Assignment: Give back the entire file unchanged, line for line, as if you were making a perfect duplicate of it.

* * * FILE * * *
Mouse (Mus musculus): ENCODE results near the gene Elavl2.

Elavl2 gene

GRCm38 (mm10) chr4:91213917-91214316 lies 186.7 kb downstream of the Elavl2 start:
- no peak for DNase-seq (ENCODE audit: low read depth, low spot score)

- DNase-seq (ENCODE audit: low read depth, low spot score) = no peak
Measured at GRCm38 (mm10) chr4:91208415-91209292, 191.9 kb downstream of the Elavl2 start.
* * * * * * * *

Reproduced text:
Mouse (Mus musculus): ENCODE results near the gene Elavl2.

Elavl2 gene

GRCm38 (mm10) chr4:91213917-91214316 lies 186.7 kb downstream of the Elavl2 start:
- no peak for DNase-seq (ENCODE audit: low read depth, low spot score)

- DNase-seq (ENCODE audit: low read depth, low spot score) = no peak
Measured at GRCm38 (mm10) chr4:91208415-91209292, 191.9 kb downstream of the Elavl2 start.